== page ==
This year, because we plan to construct a screened-in porch out back, I have moved some planters into my garden beds and I like this so much that I will be doing this every year from now on. I overwinter these fuschias in my cellar. It takes them a little time to come back so I have placed an annual beside them that really caught my eye but I cannot find the tag to share the name with you! I also placed a begonia 'Gryphon' in this pot which I will overwinter. I love how moss is beginning to grow on this pot.

This woodland basket contains white impatients, lobelia 'Riviera Sky Blue,' and violas 'Penny Orchid Frost' which should overwinter and perhaps even make more.

These metal baskets are waiting in the shed to be potted and will be placed in my woodland edge border. I have shpagnum moss soaking to make them plantable. I will be making these a permanent feature in this bed and will try to make these perennial in the future.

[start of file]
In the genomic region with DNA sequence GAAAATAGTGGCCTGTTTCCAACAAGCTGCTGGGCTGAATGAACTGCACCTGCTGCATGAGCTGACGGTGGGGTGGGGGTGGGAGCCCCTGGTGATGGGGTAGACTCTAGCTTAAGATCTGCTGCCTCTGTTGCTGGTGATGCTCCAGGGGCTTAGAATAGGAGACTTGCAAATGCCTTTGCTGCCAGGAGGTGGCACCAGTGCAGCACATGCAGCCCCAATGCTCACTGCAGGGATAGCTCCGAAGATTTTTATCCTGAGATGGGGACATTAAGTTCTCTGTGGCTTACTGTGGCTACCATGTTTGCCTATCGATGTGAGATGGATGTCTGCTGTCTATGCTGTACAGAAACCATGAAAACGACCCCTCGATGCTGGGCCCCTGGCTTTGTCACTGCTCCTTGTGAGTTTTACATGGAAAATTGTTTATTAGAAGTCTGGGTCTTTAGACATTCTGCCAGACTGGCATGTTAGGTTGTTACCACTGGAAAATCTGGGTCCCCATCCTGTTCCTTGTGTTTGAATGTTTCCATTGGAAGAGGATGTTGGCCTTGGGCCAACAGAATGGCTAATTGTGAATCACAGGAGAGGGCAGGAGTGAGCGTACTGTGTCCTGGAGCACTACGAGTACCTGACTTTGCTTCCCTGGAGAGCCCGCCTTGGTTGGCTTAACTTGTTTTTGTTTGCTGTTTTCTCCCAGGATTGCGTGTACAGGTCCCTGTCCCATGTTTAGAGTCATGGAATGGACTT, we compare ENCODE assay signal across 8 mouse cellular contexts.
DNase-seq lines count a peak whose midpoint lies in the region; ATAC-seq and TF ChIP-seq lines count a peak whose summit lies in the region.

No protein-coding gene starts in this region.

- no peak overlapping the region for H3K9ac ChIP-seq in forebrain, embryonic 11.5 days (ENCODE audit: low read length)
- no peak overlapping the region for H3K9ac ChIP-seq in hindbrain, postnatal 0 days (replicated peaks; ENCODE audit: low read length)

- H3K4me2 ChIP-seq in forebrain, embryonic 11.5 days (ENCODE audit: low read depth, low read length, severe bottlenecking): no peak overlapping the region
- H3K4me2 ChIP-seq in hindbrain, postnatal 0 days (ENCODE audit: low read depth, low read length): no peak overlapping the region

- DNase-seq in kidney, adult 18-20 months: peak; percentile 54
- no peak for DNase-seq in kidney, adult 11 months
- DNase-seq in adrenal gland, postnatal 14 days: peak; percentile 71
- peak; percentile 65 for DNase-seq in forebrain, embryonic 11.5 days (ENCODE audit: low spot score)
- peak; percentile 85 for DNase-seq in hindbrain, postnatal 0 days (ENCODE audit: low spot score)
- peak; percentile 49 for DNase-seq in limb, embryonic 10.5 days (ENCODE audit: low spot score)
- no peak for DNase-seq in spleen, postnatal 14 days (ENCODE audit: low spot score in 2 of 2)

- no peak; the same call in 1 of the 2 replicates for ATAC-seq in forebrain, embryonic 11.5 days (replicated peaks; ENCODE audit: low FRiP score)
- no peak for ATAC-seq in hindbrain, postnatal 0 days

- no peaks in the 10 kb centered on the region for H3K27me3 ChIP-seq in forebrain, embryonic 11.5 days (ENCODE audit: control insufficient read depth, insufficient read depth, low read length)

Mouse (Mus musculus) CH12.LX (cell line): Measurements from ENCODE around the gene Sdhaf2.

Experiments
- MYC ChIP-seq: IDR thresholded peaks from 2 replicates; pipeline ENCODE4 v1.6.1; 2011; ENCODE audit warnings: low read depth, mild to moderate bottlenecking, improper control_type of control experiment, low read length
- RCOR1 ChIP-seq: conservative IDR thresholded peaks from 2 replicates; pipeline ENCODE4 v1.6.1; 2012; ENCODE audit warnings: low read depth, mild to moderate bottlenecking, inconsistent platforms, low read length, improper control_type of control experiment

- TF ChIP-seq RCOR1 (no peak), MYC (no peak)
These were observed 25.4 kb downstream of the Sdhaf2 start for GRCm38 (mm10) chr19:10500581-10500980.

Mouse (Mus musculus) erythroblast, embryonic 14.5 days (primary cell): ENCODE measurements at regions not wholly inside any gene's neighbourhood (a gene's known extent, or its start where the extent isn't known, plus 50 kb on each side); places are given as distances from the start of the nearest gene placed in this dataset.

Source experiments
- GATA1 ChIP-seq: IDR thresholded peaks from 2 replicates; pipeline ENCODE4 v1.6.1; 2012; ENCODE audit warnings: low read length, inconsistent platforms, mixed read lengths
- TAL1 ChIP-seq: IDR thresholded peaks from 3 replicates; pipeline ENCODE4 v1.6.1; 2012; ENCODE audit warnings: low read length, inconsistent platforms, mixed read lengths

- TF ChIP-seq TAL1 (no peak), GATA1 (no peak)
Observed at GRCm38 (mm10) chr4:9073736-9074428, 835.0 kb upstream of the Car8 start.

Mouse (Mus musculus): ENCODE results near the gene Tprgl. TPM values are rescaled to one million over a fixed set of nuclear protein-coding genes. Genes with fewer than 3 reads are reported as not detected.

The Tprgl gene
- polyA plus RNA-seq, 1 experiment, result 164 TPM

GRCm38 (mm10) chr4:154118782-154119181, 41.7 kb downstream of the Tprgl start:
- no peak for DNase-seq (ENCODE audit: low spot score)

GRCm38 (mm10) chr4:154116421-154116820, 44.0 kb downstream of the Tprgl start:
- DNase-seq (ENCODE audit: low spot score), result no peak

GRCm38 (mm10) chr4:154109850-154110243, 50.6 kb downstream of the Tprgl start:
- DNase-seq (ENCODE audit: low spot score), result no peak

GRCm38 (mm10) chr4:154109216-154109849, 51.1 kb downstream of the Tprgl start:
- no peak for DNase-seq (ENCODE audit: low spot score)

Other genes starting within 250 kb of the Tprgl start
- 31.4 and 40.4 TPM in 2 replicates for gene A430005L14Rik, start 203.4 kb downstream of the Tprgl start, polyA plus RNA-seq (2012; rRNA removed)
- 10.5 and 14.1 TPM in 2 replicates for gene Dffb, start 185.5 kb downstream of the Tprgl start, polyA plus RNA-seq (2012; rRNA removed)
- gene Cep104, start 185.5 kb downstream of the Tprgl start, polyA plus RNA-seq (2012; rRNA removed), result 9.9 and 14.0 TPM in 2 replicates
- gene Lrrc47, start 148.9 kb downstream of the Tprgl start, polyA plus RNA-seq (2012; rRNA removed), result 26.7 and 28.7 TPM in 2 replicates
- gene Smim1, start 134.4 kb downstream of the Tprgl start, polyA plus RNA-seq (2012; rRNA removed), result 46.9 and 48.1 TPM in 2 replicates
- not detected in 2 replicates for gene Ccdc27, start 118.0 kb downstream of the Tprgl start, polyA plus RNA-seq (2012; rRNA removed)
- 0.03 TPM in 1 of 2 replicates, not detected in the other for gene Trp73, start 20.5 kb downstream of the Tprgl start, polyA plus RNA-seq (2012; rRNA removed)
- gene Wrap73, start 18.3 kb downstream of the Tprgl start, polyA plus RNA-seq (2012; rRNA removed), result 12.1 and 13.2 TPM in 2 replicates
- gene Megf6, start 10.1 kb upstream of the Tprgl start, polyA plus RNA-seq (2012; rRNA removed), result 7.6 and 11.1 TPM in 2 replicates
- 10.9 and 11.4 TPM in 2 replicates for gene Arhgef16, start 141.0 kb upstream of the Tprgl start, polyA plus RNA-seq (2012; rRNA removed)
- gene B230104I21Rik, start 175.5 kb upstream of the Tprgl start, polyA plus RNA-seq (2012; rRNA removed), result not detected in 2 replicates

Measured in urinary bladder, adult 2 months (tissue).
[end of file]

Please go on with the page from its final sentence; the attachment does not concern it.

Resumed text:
The shed window box is also newly planted with verbena 'Obsession Apricot,' verbena 'Lanai Peach,' Superbena 'Large Lilac Blue' (a verbena hybrid), alyssum 'Alice,' lobelia 'Riviera Sky Blue,' and gazania 'KissMix.'

Truthfully, "project planters" will be ongoing. I love sage and seem to lose it every year even though I grew it successfully in Maine – go figure. So, I foresee an herb planter once I become a little more organized with sage as its centerpiece that I will attempt to overwinter. And I have a big full sun pot that I overwinter every year in the cellar that will be getting a complete makeover including a new pot. And ... well, I'm going to stop myself. How about you? Do you plant containers each summer? What are your favorites?